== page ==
The group was able to board their buses and make the journey to Jordan without incident, Ackerman told Fox News Digital, with the largest obstacle being a bit of a delay for the group to be processed at the border. The priest also praised the group’s tour guide, who he said was instrumental in arranging accomodation and flights for the Americans back home.
By Thursday, the group of Americans finally boarded flights back to the U.S. but frustrations remained about the process.
“We’ve got to do a better job giving American citizens overseas that are stuck in a war zone information, intel, and guidance on where to go and what to do,” McDonald said.
Reached for comment by Fox News Digital, a State Department spokesperson said that it has “has no higher priority than the safety and security of U.S. citizens overseas, including U.S. government personnel and their dependents.”
While the spokesperson didn’t address the specific incident, they noted that “the U.S. Embassy in Israel has issued multiple Security Alerts since October 7, 2023” and have “a team communicating 24/7 with U.S. citizens and providing them assistance through phone calls and an online crisis intake form.
“We have been advising U.S. citizens who wish to leave and can do so safely to check the status of the border crossings or verify flights have not been cancelled before heading to the Ben Gurion Airport,” the spokesperson said. “We are acutely aware of the limited capacity on commercial flights and the high demand from U.S. citizens wanting to depart. Our goal is to assist U.S. citizens who want to leave Israel with a safe means of doing so.”
The spokesperson also pointed toward the possibility that U.S. citizens could depart Israel by taking advantage of “commercial flights that involve transiting a third country if they are unable to book a direct flight to the United States.”
“In order to meet high demand for flights, we are exploring other contract options by air, land, and sea to nearby countries,” the spokesperson said.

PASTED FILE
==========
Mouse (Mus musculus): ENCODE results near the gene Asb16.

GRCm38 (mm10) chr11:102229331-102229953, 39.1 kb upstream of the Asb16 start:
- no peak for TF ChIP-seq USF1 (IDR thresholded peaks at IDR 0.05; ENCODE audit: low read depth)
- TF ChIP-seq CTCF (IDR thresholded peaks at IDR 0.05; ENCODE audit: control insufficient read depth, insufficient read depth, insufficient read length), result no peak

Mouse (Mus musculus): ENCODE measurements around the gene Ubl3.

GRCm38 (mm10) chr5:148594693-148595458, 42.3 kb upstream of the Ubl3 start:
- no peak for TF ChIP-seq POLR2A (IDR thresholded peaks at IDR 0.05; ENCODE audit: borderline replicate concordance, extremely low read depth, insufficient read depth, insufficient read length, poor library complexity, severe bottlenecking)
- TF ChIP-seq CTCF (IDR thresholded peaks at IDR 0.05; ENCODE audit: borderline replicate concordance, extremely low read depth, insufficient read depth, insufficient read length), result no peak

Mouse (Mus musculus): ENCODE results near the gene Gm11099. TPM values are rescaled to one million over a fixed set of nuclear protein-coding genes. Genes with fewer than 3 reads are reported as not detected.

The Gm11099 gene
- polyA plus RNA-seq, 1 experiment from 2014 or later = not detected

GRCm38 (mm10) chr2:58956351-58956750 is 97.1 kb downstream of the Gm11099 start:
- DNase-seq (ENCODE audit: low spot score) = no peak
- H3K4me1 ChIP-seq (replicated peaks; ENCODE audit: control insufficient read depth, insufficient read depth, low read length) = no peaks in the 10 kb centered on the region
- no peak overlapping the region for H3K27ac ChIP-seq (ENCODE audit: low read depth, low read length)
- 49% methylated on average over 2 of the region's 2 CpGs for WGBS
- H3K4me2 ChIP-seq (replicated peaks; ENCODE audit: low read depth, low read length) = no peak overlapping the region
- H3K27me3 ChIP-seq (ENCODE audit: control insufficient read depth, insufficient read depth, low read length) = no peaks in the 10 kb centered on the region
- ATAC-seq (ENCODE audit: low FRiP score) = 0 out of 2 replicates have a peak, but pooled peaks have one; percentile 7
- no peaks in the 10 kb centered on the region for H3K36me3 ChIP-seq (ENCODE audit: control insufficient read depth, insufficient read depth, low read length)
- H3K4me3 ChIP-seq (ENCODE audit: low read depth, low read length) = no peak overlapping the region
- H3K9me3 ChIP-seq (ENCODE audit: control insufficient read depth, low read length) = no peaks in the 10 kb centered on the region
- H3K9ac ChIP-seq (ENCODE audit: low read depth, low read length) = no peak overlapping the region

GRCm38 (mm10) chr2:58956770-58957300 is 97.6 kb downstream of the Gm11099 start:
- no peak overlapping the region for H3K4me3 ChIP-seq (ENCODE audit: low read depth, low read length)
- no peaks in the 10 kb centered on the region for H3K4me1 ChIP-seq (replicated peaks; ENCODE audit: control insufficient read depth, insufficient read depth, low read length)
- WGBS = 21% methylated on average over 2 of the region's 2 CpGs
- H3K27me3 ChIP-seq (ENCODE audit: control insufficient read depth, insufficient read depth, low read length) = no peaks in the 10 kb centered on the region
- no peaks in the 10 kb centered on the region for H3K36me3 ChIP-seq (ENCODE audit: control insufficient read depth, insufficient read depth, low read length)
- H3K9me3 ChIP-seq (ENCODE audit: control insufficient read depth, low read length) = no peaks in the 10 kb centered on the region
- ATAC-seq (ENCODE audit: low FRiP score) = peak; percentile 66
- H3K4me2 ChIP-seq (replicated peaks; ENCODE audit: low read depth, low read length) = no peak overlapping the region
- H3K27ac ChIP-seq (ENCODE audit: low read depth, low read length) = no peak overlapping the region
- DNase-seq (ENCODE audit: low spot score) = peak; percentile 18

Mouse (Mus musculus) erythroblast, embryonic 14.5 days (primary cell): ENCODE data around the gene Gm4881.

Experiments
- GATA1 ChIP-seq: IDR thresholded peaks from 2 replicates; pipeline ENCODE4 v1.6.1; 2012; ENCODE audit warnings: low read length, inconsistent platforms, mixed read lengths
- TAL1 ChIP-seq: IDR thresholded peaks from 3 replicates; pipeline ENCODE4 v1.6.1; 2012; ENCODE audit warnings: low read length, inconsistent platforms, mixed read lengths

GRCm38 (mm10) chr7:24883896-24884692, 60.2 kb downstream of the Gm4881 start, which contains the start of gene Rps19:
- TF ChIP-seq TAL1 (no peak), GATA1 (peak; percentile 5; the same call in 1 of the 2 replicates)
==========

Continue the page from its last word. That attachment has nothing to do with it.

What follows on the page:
Sen. Kevin Cramer, R-N.D., was one of those in government working behind the scenes to assist the group. In an interview with Fox News Digital, the North Dakota senator expressed understanding for the frustration of the families, but noted that he was working tirelessly to provide the tourists with a way back home.
“I couldn’t begin to blame anybody for thinking that the wheels of government are moving to slowly when you’re trapped in a situation where you’re surrounded by violence and uncertainty and understandably fearful,” Cramer told Fox News Digital.
Cramer said he stayed in contact with people on the ground and Bethlehem while working with the State Department to find a solution. The senator pointed out that the sudden situation meant the department was suddenly responsible for the safety of thousands of other Americans in the country.
“The 80 most important people in the world, or at least in Israel at that time, are my 80 people, but realizing there are also probably a couple hundred thousand other people who are the most important people to somebody else,” Cramer said. “I tried to have some empathy for how overwhelmed our own embassy was.”
Cramer said his role became to play middle man, working with the State Department to find a solution while keeping the group as informed as he could. The senator also credited fellow North Dakota Sen. John Hoeven, who he said was in “lock step” with him on their shared efforts to get the group safely home.
“After hearing from family members of the North Dakotans in Israel, our office notified the State Department about the group over the weekend to ensure their safety,” Hoeven’s office told Fox News Digital. “Senator Hoeven then followed up directly with Father Ackerman and Assistant Secretary Bitter at the State Department on Tuesday to connect the group directly with the ambassador’s office and assist them with booking flights.”
Meanwhile, Braun and Ackerman praised everyone who helped work to get them out of the country, including Geist and the North Dakota senators.
“Everybody was striving to do their best, to see what they can do,” Ackerman said. “Everybody is working from their angle to try to provide a solution.”